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In the Courts: Mom ordered to repay family’s motorcycle shop over $120K

The $1.2M sale of a family business created some serious friction
The B.C. Supreme Court in Vancouver

An 81-year-old woman who operated an Abbotsford motorcycle shop was found to have unfairly prejudiced two of her children as shareholders in the shop.

The finding of prejudice was over Lillian Renpenning’s decision to overpay herself by $100,000 in 2019 for her work at the shop and to fund her legal fees in the legal dispute that started as she shuttered the business following her husband’s death.

The company began shutting down in 2019, two years after the passing of Lillian’s husband, David Renpenning Sr.

The sale of the company’s assets to 3-D Cycles, a separate company owned by Lillian’s grandson, generated over $1.2 million.

The bulk of the shareholder oppression claims against Lillian by her son, Darwin Renpenning, and daughter, Denise Renpenning, were dismissed in a recent B.C. Supreme Court decision.

The dismissed claims included charges that she overpaid herself by $6,559 in 2018, that she unfairly took back pay for unpaid work in previous years and that she overpaid herself in her retirement package.

Justice John Gibb-Carsley ordered Lillian to repay the company about $30,000 for the legal fees and $93,149 for overpaying herself in 2019. In doing so, he said it would be “profoundly unfair” for shareholders of the company to cover her legal fees when she was found to have acted oppressively to the shareholders.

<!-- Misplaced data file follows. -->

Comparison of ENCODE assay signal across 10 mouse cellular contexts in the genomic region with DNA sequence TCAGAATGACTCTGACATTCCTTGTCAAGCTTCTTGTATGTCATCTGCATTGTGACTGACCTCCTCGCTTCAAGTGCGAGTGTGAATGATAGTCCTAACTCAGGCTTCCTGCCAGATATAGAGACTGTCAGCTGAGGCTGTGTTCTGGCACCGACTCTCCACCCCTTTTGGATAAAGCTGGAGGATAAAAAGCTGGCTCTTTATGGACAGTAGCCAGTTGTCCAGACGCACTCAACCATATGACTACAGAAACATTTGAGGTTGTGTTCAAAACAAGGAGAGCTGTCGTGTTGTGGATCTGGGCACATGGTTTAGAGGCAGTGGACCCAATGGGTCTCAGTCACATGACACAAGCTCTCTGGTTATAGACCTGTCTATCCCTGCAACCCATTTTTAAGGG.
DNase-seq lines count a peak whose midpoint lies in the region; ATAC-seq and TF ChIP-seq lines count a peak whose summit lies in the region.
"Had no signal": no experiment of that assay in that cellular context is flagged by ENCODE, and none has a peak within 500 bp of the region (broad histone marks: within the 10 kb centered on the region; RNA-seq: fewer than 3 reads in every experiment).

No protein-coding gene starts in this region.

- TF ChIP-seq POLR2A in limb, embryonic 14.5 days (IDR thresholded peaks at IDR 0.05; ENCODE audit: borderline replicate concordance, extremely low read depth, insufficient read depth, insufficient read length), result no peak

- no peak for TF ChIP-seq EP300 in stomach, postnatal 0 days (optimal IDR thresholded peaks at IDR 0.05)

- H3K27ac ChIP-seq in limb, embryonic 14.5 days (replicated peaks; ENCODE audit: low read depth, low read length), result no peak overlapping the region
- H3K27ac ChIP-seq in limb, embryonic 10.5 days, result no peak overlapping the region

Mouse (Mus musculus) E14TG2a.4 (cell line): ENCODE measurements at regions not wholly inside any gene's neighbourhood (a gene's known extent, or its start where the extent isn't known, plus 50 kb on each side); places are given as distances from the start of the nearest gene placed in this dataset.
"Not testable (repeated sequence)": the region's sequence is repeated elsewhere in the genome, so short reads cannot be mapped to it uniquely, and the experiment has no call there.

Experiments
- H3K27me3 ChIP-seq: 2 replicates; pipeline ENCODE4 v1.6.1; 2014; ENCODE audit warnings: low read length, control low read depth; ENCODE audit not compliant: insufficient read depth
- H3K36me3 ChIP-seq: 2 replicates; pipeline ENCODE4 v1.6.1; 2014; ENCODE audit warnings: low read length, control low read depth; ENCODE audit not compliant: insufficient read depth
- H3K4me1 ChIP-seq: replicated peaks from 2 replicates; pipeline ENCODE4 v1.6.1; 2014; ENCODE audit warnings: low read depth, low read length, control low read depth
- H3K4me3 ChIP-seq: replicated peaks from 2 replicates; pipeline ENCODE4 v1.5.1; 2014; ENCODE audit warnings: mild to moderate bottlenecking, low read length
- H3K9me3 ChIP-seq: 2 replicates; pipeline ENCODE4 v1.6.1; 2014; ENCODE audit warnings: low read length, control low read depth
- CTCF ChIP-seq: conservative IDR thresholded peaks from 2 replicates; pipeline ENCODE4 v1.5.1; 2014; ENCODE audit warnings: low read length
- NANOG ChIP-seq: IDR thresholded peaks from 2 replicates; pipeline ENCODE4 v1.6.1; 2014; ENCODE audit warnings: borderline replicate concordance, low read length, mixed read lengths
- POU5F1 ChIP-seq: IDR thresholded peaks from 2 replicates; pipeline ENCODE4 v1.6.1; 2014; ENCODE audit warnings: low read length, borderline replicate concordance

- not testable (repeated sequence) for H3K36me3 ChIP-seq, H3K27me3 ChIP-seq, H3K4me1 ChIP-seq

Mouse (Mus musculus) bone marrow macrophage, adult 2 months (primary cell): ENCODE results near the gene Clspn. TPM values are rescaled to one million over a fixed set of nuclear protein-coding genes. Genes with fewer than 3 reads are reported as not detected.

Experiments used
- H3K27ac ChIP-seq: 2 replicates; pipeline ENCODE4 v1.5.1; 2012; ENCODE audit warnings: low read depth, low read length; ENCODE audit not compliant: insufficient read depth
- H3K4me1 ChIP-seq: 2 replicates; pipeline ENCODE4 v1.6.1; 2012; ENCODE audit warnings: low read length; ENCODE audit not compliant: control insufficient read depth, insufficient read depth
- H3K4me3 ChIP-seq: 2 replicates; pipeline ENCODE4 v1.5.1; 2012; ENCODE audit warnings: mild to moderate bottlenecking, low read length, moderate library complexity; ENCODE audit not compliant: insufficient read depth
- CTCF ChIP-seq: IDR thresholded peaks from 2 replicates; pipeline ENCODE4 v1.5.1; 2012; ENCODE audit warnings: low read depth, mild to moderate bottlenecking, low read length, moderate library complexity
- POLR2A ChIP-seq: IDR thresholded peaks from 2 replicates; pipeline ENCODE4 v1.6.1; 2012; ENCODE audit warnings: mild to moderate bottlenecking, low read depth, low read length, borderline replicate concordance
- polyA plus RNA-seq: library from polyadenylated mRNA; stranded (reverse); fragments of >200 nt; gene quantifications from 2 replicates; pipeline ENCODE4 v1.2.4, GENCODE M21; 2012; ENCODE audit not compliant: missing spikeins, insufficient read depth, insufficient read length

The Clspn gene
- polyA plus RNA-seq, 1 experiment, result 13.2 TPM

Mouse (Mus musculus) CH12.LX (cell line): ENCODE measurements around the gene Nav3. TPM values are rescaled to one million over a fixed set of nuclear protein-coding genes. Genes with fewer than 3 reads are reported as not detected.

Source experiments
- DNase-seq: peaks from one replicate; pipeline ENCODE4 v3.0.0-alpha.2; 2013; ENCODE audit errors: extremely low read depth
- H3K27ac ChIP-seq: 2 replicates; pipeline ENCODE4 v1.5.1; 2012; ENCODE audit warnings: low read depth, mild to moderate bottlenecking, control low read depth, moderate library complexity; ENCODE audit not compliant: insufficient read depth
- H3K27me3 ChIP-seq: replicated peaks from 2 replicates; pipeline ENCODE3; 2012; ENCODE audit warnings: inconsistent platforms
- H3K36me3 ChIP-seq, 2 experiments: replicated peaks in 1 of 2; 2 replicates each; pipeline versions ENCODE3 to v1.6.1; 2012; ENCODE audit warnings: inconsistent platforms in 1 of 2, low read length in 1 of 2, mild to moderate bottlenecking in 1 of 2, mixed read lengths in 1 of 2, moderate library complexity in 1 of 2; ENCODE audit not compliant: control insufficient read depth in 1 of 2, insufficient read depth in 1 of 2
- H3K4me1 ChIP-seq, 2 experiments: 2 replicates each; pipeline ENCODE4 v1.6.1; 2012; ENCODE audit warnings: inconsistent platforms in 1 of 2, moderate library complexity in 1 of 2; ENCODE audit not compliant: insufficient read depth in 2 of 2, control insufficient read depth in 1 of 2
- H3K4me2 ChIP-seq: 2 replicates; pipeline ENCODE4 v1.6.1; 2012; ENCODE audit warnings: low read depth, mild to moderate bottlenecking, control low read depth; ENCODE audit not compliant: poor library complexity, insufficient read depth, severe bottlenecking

Lillian’s decision to pay herself $163,149 in 2019 was unreasonable, the judge found, particularly taking issue with her argument that it was back pay for past unpaid work.

Gibb-Carsley highlighted Lillian had also separately paid herself back pay for unpaid work as the store closed – another matter the plaintiffs claimed was oppressive to them as shareholders.

Lillian retroactively paid herself $223,000 for 2011 to 2017 and another $130,000 as a retirement allowance. Her children took issue with both of those payments, but Gibb-Carsley noted two other employees were also paid out retirement allowances and that she was entitled to a retirement allowance after dedicating 50 years to the company.

Lillian’s back pay was calculated based on the difference between her own salary and Darwin’s from 2011-17. While Darwin regularly made over $50,000 per year in that time, Lillian’s fluctuated between no pay and $35,200, for a total difference of $343,287.

Lillian told the court she underpaid herself to keep the business running and that she was able to repay herself after selling the company’s property.

Gibb-Garsley noted Darwin himself didn’t exactly come to the table with “clean hands,” raising the question of whether he would be eligible for court-ordered remedy for his mother’s actions. Darwin had borrowed $29,000 from the company through promissory notes in the early 2000s to fund a divorce without ever paying the money back.

“I found it difficult to accept that Darwin alleged the defendant was irresponsible with the funds of the company, and yet he had no intention of meeting his obligations to the company by repaying his debts,” Gibb-Garsley wrote.

The judge called this behaviour “hypocritical and unsavoury,” however, he ultimately decided it couldn’t preclude him from receiving his share of the remedy in the matter, as the promissory notes had been addressed in past litigation.